PAGE 6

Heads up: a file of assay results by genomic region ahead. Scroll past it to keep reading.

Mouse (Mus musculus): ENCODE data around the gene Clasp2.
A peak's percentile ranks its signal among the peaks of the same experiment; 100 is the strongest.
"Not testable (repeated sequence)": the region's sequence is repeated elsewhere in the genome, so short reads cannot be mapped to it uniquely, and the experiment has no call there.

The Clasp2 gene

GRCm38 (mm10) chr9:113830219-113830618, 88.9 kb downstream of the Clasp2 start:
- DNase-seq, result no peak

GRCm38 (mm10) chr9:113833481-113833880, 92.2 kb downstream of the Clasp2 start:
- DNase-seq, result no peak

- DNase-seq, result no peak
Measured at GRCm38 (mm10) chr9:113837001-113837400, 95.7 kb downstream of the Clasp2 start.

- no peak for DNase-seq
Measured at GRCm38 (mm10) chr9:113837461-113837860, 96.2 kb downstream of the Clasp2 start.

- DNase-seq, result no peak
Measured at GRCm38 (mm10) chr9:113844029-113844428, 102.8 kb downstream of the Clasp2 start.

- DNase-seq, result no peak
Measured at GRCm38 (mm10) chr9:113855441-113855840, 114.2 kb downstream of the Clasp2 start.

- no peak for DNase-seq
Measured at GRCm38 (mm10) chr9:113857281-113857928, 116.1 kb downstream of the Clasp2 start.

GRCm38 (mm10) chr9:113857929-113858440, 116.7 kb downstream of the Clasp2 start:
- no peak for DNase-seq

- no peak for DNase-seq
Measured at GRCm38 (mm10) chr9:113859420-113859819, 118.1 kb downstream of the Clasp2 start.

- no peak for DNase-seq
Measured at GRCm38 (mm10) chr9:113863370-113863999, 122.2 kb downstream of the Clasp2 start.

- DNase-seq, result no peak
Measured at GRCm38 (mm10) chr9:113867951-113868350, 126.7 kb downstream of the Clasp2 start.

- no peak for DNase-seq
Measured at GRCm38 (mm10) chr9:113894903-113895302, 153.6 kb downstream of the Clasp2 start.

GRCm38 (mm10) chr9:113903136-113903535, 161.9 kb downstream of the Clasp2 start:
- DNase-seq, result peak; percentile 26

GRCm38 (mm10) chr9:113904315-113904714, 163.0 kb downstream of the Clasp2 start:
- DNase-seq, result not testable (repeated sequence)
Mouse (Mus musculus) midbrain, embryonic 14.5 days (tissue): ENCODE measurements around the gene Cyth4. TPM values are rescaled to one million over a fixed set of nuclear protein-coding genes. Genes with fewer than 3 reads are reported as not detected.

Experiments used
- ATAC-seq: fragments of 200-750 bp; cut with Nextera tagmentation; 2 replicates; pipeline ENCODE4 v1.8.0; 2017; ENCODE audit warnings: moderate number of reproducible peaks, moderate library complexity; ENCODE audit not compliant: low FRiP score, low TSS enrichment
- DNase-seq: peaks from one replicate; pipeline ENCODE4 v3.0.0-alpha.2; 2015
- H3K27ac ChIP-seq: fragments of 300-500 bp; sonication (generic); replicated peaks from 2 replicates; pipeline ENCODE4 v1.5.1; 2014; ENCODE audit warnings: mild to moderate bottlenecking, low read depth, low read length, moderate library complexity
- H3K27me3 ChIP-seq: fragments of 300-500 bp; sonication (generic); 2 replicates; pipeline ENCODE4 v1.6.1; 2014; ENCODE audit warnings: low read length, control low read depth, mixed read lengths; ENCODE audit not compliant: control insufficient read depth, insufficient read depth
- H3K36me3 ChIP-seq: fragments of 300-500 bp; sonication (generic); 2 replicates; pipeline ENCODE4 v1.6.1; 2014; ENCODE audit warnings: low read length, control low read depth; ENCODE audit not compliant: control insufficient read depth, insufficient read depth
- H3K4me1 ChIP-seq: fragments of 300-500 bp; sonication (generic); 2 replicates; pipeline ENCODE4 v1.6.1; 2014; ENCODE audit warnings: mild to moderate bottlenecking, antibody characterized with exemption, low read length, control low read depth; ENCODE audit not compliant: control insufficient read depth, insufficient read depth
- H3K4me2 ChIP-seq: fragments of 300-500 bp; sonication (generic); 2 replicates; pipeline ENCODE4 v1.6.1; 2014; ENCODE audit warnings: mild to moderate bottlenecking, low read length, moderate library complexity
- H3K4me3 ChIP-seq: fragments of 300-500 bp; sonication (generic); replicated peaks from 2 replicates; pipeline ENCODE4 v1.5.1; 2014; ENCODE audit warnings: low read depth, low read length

From all reports, the community garage/yard sale was a huge success. The weather was perfect! At times the streets were so crowded; it was difficult to drive from one street to another. There was a great variety of treasures for sale. If you were in the market for a golf cart, a car, jewelry, china, clothing, etc. it was all available. At one home, a young boy was shopping while his parents were making purchases. He saw the jewelry and asked the price of a ring he said he wanted to get it as a present for his mother; so of course, he was given a very reasonable price ($1). Everyone I have spoken with was very pleased with the sale. The next community sale will be in November. Are you getting unwanted phone calls from unknown people? It seems we are getting more and more of these calls. They are promising lower interest rates, home services, and requests for money. As an over 55 community we are a target for many of these calls. There are many scams out there now and we definitely need to be on our guard. Plan now to attend a very important presentation at the clubhouse on May 6. Colleen Pallamary, the author of How to Protect Yourself from Con Artists: A Guide for Baby Boomers and Beyond, will be speaking at the QMRPOA meeting at 7 p.m. on Monday, May 6. Ms. Pallamary is very well qualified to speak on the issues of scams and con artists. Please plan to attend this informative meeting. We are all getting excited about the Vegas Night dinner. Sally Langwah will present her Vegas style show at the Clubhouse on Saturday, May 18. There will be a catered dinner before the show. Tickets are available from Charlotte Payne, Carol Mowrey and Marie Schneider. Tickets (donation of $15 each) must be purchased by May 13. The Red Hot Fillies are planning a bus trip to Mount Dora on May 14. If you are interested in going, call Carolyn Slocumb. The Comfort Care committee is still in need of more volunteers. If you would like to help in this area, please call Marion Gartman. The volunteers have already provided transportation to doctors, dentists, etc. for some of our residents. Also, if you have a need, please contact Marion. Rachel Muse, FFVs manager, has selected a new Home of the Month. The one chosen for the month of April is the home of Bonnie and Perry Davis on Southwest 59th Lane. Bonnie and Perry Davis came to Florida in 2001 to be part-time residents between their Florida residence and their home back in Rogersville, Tennessee. Mr. and Mrs. Davis then moved to Fairfield Village in 2005, first living in a smaller home that they found did not meet their needs. They were friends of the owners of the home they now own on Southwest 59th Lane, and they expressed an interest in that home if the owners ever decided to sell. When that time came, Bonnie and Perry jumped at the chance to purchase the home they so loved. As is often the case, the couple has now decided that they want to return to full-time residence back in Rogersville which is relatively close to Pigeon Forge, Tennessee. Again, as often the case turns out to be, the call of family and permanence is just too strong. Many retirees have the luxury of two homes and enjoy these, but sometimes just the trek back and forth loses its appeal. Sometimes it is the pull of family as children and grandchildren cannot make the trips to visit the elders and that becomes a bit of an emotional issue as special events are often missed. This is especially true when the grandparents want to maintain close ties with grandchildren and the activities that these very special people are involved in. Whatever their reasons, the neighbors of Fairfield Village are sorry to hear that the Davis couple will be leaving for a full-time home in Tennessee. As evidenced by the accompanying photo, Bonnie and Perry have taken great pride in their Fairfield Village home, and they expressed the hope that the next owners will be as happy as they have been. From Fairfield Village, the lively place filled with lovely people, we encourage all our neighbors to enjoy the beautiful spring weather and admire the homes that are being spruced up for the great summer weather ahead here in fantastic Central Florida. messengermessenger MESSENGER messengermessengermessengermessengermessengermessenger Wednesday, April 17, 2013 7 6Wednesday, April 17, 2013 messengermessenger MESSENGER messengermessengermessengermessengermessengermessenger Best of the Best four years in a row HOURS: Mon. Fri. 10am 5pm Hearing Aid Centers A NAME YOU CAN TRUST WITH OVER 1500 LOCATIONS NATIONWIDE FREE HEARING AIDS FOR ALL FEDERAL WORKERS & RETIREES *No Co-Pay or Exam Fee Inside Walmart Hwy. 200 & Corner 484, Ocala 352-291-1467 000EIHD Inside Crystal River Mall Across from K-Mart 352-795-1484 Inside Sears Paddock Mall 352-237-1665 F e d e r a l G o v e r n m e n t I n s u r a n c e C o d e # 1 0 4 # 1 0 5 # 1 1 1 o r # 1 1 2 C H E C K Y O U R Q U A L I F I C A T I O N S C A L L 3 5 2 2 9 1 1 4 6 7 BC/BS LIMIT 1 COUPON PER VISIT. LIMIT 2 PACKS PER VISIT. One More Week! BATTERIES PREMIUM ZINC BATTERIES 99 FREE HEARING TEST FREE REPAIRS (IN OFFICE ONLY) HEARING AID Fits 30 DB Loss Full Shell #ME200 $ 695 .00 Ocalas Only 4-Star Accommodations for Y o ur P e t Ocalas Only 4-Star Accommodations for Your Pet Tour our unique facility and you be the judge! 352-861-4566 Tour our unique facility and you be the judge! 352-861-4566 Boarding Grooming Boarding Grooming 10411 SW 105th Street Ocala www.palmettokennels.com 10411 SW 105th Street Ocala www.palmettokennels.com 000EN8O Kennel Pet Sitting Kennel Grooming Pet Sitting L o o k f o r u s o n F a c e b o o k L o o k f o r u s Look f or us o n F a c e b o o k on F a ce book Land/Home Financing FHA Loans VA Loans Buy For Loans Home Only Loans USDA Loans Equity Financing Alternative Income Financing 352-622-6324 or 1-800-313-6324 Prestige Home Centers, Inc. 4300 SOUTH PINE AVE. (441) OCALA Just one block north of Ocalas Drive-In Theater MODEL CLOSEOUT Financing Available For People With Less Than Perfect Credit! We Also Have BANK-OWNED REPOSSESSED HOMES! Repos Available With Land or Without! SOUTH OCALA I-75 SR40 SR200 441 Prestige Home Centers, Inc. N NOW IS THE TIME TO BUY!! Including furniture packages (on select models) 000EIIF SA VE THOUSANDS 000EMEV 7201 SW Hwy 200 Ocala (352) 629-0900 (4 miles west of I-75, just before Lowes) (4 miles west of I-75, just before Lowes) (352) 629-0900 Other locations throughout the southeast 7201 SW Hwy 200 Ocala GREA T FINANCING ON EZ-GO CAR TS! GOLF CARS ST AR TING A T $1,995 WHA T BA TTER Y A RE Y OU L OOKING F OR ??? CUST OM BA TTER Y P A CKS LAPT OP COMPUTER BA TTERIES CAMCORDER BA TTERIES WHEELCHAIR BA TTERIES SECURITY SYSTEM BA TTERIES AUT O MOTIVE BA TTERIES F A RM TRACT OR BA TTERIES JET SKI BA TTERIES GAME FEED BA TTERIES MARINE BA TTERIES CELL PHONE BA TTERIES POWER WHEELS BA TTERIES WA T C H BA TTERIES KEY REMOTE BA TTERIES TRUCK BA TTERIES CORDLESS PHONE BA TTERIES EMERGENCY LIGHT BA TTERIES AT V BA TTERIES MOT O RCYCLE BA TTERIES LA WNMOWER BA TTERIES Automotive Batteries FREE 10-Minute Installation (Most Models) 50 Bronze $ 79 95 each 60 Bronze $ 89 95 each 72 Gold $ 99 95 each 84 Platinum $ 109 95 each 000EL V 3 FREE APPE TIZER Hwy. 27 & Dunnellon $ 1 OFF ANY SANDWICH Coupon required. Not valid with any other offer or discount. Expires 5/10/13. $ 3 OFF With Purchase of 2 Entres Not valid with NY Strip Special or sandwiches. Coupon required. Not valid with any other offer or discount. Expires 5/10/13. Hwy. 27 & Dunnellon Hwy. 27 & Dunnellon ANY T WO ENTRES Not valid with NY Strip Special, sandwiches or burgers. Coupon required. Not valid with any other offer or discount. Expires 5/10/13. 197 7 3 E. PENNSYL V ANIA A V E. D U N N E L L O N DUNNELL ON 5 4 7 4 7 7 7 54 7-4 7 7 7 ON THE RAINBOW RIVER 3821 NW HW Y 27 O C A L A OCAL A 2 3 7 1 7 7 7 23 7-17 7 7 OFF I-75 $ 13.99 30 PC. SHRIMP DINNER EVERY WEDNESDA Y NO COUPONS T WO FOR $ 20 10 OZ NY STRIPS EVERY WEDNESDA Y NO COUPONS HAPPY HOUR & DAIL Y DRINK SPECIAL S A M E R I C A N AMERICAN M U S I C MUSIC F E S T I V A L FESTIV AL BENEFITS BOYS & GIRL S CLUB OF MARION COUNT Y SA TURDA Y APR 20 1-4PM Fairfield Village Priscilla Geissal Bonnie and Perry Davis take top prize for month of April Fairfield announces its Home of the Month At left, the winning home. Above, Bonnie and Perry Davis in front of their home. Quail Meadow Carolyn Slocumb Yard sales successful Yard sale photos